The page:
Brickz4Kidz activity aims to introduce children to architecture, using Lego

Amber Jadis, center, shows some children all the Lego pieces they can use, at the Brickz4Kidz event at the Murphy’s Community Centre in Charlottetown on Oct. 9. Kayla Fraser photo.
Amber Jadis, center, shows some children all the Lego pieces they can use, at the Brickz4Kidz event at the Murphy’s Community Centre in Charlottetown on Oct. 9. Kayla Fraser photo.
By Kayla Fraser
Oct. 10, 2014

Allen Pendergast loved watching his granddaughter, Thea, playing with Lego at Brickz4Kidz.
So did the organizers of the event.
The Brickz4Kidz event at Murphy’s Community Centre on Oct. 9 was organized by the Architects Association of P.E.I. as part of Architecture Week in the province.
Brickz4Kidz is an organization to teach kids about architecture by using Lego, said engineer Amber Jadis, who’s involved in the group.
The program lets kids draw on graph paper what they want to build, then scavenge through thousands of Lego pieces to find what they need, she said.
“My passion is promoting engineering and architecture and sciences to kids and I see it happen. When you teach the classes to kids, their eyes really light up when they build something unique.”
Casey McGannon is the executive director of the Architects Association of Prince Edward Island.
Jadis was able to connect with architects to hatch the idea of children drawing and building on their own, she said.
“We want people to just look around and grasp the fact that there is no building that they see that an architect didn’t have a hand in. That somebody somewhere thought it up.”
Island architect Darrin Dunsford said the program works to teach kids engineering principles and they thought it work for Architecture Week.
“Engineering and architecture are very intertwined, so it seemed like a good fit.”
He hopes the program may inspire children to consider architecture as a career.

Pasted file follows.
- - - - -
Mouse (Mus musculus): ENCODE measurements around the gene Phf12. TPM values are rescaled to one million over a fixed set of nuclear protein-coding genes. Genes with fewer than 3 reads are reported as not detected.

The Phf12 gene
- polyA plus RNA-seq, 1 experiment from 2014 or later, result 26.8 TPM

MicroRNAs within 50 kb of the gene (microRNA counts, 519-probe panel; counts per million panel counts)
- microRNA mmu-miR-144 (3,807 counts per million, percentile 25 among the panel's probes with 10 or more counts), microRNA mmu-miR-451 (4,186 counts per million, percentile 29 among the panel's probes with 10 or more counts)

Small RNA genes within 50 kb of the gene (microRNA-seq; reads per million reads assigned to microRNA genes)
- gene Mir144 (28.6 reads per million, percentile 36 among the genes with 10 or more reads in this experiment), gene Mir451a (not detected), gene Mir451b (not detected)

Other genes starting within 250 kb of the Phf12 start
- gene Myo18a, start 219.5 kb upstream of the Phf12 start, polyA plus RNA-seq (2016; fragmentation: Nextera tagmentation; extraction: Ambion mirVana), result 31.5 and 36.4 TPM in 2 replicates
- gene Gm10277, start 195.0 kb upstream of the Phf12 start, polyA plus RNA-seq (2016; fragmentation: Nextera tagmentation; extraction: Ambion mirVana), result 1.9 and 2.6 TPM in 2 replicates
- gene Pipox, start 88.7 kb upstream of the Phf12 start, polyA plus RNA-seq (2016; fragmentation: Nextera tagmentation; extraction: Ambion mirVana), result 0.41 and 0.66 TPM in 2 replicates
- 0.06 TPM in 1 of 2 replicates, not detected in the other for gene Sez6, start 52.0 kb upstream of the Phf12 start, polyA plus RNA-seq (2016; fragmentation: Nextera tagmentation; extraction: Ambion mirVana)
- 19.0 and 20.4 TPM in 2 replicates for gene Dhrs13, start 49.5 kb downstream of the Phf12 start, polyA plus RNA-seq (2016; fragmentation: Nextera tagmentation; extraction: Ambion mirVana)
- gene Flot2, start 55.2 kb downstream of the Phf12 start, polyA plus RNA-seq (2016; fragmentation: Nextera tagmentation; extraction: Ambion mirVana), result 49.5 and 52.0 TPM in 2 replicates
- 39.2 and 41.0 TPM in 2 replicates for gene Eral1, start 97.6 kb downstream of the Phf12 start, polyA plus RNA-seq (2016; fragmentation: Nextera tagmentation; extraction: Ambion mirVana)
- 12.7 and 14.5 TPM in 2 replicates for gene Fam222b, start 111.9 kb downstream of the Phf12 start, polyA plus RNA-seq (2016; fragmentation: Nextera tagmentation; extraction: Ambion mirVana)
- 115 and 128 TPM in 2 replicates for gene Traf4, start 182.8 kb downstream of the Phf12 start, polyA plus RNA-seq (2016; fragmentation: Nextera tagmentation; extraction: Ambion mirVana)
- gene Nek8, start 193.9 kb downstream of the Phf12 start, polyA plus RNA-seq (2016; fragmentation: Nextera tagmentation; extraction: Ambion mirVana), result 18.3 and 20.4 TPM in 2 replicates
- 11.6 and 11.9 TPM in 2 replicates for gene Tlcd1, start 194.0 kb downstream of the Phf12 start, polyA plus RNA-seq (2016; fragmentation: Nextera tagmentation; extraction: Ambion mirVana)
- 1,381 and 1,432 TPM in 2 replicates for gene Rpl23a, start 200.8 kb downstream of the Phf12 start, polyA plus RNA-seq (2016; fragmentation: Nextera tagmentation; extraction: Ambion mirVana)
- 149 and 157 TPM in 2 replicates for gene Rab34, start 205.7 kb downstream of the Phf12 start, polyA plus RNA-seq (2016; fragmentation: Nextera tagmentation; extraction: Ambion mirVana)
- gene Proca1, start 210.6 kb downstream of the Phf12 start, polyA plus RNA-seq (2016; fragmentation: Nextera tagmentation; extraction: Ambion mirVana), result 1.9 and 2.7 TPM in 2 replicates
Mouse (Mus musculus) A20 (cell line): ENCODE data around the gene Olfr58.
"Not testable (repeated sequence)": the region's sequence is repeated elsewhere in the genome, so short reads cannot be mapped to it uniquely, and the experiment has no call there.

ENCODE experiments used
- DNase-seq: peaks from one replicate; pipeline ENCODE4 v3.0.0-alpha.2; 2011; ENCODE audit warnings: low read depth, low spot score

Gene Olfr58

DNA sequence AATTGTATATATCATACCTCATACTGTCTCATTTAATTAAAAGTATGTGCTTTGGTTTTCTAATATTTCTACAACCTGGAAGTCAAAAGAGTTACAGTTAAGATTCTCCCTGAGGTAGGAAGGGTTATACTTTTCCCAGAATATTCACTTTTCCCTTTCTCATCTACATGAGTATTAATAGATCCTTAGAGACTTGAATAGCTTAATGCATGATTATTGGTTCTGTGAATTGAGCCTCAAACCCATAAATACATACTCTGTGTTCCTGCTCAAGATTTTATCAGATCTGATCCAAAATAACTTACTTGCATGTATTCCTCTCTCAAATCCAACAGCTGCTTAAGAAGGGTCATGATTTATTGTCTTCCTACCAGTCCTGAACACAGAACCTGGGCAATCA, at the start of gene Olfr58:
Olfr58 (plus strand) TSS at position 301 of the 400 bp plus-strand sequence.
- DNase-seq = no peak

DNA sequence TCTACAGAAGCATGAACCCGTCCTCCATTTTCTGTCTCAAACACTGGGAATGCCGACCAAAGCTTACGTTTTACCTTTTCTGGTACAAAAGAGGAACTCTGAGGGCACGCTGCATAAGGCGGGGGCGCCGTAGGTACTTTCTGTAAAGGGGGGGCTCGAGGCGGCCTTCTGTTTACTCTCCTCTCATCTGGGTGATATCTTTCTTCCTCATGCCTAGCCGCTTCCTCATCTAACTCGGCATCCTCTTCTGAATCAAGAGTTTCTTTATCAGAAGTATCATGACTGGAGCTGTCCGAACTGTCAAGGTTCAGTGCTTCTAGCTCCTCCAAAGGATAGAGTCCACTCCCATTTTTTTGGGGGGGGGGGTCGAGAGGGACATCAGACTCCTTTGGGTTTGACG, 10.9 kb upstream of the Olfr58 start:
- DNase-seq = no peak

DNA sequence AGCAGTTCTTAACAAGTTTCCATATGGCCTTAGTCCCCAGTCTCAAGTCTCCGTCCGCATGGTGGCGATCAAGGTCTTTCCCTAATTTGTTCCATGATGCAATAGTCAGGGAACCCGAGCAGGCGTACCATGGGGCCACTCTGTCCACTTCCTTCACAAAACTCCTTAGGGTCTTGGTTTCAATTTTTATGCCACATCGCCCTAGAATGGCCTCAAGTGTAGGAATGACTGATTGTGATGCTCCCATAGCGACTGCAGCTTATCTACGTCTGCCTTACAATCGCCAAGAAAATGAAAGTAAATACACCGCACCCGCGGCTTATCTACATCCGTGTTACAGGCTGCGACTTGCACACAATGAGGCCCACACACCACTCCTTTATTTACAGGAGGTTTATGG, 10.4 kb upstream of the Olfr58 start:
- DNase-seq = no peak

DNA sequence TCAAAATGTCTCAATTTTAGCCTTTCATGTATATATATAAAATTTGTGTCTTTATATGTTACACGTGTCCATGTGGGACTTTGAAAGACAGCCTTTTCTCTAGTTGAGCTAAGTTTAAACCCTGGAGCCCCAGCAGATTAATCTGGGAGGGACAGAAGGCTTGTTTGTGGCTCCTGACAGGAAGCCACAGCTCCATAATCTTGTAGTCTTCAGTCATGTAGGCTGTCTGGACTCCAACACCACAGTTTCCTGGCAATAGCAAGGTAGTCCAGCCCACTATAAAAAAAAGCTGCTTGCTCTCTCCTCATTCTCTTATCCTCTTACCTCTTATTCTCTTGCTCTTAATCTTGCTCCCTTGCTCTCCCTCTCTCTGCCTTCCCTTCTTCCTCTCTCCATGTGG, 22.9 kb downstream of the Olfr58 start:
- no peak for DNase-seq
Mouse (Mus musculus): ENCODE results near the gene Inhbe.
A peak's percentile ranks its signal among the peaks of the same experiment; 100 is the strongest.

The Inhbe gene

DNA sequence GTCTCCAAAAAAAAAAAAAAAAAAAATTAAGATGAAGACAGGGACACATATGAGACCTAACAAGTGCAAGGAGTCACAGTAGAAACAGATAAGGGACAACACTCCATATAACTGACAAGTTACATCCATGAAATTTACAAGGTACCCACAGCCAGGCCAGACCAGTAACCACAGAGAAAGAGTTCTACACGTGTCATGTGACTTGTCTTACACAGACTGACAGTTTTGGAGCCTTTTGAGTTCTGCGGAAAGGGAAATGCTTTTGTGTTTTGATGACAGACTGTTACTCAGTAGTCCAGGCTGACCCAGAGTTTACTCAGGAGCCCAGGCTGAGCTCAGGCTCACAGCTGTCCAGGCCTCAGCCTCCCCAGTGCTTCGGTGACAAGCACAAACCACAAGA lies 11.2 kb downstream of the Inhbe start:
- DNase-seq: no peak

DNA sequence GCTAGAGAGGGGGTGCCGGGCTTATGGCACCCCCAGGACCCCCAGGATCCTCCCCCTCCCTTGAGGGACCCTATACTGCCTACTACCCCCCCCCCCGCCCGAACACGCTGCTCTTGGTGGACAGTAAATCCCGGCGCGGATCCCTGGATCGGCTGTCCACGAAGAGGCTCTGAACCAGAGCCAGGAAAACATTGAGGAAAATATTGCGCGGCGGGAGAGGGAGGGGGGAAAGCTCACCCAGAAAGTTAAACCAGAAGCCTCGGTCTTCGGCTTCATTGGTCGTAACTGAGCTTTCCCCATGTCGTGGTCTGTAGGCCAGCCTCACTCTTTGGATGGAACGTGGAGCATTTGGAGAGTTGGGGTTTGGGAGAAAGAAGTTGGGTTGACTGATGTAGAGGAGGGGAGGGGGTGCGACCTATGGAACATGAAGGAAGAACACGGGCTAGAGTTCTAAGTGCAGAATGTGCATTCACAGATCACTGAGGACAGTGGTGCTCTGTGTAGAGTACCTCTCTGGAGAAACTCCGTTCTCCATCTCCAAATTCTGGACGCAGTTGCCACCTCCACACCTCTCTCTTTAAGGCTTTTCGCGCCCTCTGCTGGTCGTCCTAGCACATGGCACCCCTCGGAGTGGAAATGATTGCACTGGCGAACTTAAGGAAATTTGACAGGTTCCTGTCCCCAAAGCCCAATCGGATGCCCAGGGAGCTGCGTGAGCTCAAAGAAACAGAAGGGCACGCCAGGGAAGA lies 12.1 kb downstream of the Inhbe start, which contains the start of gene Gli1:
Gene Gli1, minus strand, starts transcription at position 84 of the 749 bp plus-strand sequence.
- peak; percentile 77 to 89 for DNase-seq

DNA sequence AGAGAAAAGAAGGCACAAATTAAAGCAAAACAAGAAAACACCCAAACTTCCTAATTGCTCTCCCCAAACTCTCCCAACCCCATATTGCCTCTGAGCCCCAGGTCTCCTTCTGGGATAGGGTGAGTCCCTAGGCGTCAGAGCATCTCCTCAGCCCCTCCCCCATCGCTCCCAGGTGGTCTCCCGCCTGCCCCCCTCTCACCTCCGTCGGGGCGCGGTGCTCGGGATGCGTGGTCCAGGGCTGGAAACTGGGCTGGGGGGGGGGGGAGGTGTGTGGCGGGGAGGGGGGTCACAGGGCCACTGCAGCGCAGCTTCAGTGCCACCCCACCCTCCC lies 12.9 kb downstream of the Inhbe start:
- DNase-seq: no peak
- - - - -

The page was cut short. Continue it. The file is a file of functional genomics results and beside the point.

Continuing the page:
“I would like to think some of these kids might carry this through as a career. For myself, I really love Lego, but I never really thought of architecture until really kind of late in life, so maybe some of these kids will think about it while here and it would be great if some of them carried it out.”
Pendergast agreed.
“One of the biggest things that strikes me is the idea of going from the two dimensional drawing and design phase to the three dimensional construction phase.”
The critical thinking of the children amazed him.
“There is so much growth in the intellectual development stages of thinking.”
Lego makes children think critically, McGannon said.
“It makes kids think about how things are put together and how they work and it’s all about useful function and stability, and if you don’t put it together right it falls apart, and looking nice. It’s about aesthetics, and there is just a lot to it … everything serves a purpose.”
It’s more than just a toy, Jadis said.
“It’s really a tool, and it’s an open-ended type toy, where what you can create is unlimited. They do have sets with instructions, but the most fun is when you throw away the instructions and just build your own stuff. And that’s where the learning really happens.”
Both Dunsford and McGannon said they hope to hold this activity again, but maybe have an older age group. This group was grades one to four.
“We’ll definitely be doing this again. We talked about maybe doing this again with just a slightly older age group, so we can explore maybe some of the concepts of architecture a little more with an older age group,” Dunsford said.

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